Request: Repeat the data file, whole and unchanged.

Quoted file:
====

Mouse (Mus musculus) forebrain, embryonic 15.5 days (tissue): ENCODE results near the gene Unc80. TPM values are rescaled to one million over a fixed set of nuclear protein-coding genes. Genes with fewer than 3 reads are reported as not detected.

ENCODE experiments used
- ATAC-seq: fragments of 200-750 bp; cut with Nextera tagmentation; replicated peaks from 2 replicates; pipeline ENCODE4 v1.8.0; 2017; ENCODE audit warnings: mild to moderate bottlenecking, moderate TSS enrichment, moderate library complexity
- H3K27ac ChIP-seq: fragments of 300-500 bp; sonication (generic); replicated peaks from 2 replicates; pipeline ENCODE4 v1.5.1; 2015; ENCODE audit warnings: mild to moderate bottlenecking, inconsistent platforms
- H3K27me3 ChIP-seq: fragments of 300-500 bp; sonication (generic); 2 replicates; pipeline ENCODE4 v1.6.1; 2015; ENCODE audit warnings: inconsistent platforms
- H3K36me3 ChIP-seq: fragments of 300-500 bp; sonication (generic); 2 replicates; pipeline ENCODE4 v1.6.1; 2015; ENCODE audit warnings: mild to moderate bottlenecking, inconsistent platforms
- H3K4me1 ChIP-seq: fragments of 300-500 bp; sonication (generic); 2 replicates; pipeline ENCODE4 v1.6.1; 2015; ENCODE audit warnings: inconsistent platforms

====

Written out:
Mouse (Mus musculus) forebrain, embryonic 15.5 days (tissue): ENCODE results near the gene Unc80. TPM values are rescaled to one million over a fixed set of nuclear protein-coding genes. Genes with fewer than 3 reads are reported as not detected.

ENCODE experiments used
- ATAC-seq: fragments of 200-750 bp; cut with Nextera tagmentation; replicated peaks from 2 replicates; pipeline ENCODE4 v1.8.0; 2017; ENCODE audit warnings: mild to moderate bottlenecking, moderate TSS enrichment, moderate library complexity
- H3K27ac ChIP-seq: fragments of 300-500 bp; sonication (generic); replicated peaks from 2 replicates; pipeline ENCODE4 v1.5.1; 2015; ENCODE audit warnings: mild to moderate bottlenecking, inconsistent platforms
- H3K27me3 ChIP-seq: fragments of 300-500 bp; sonication (generic); 2 replicates; pipeline ENCODE4 v1.6.1; 2015; ENCODE audit warnings: inconsistent platforms
- H3K36me3 ChIP-seq: fragments of 300-500 bp; sonication (generic); 2 replicates; pipeline ENCODE4 v1.6.1; 2015; ENCODE audit warnings: mild to moderate bottlenecking, inconsistent platforms
- H3K4me1 ChIP-seq: fragments of 300-500 bp; sonication (generic); 2 replicates; pipeline ENCODE4 v1.6.1; 2015; ENCODE audit warnings: inconsistent platforms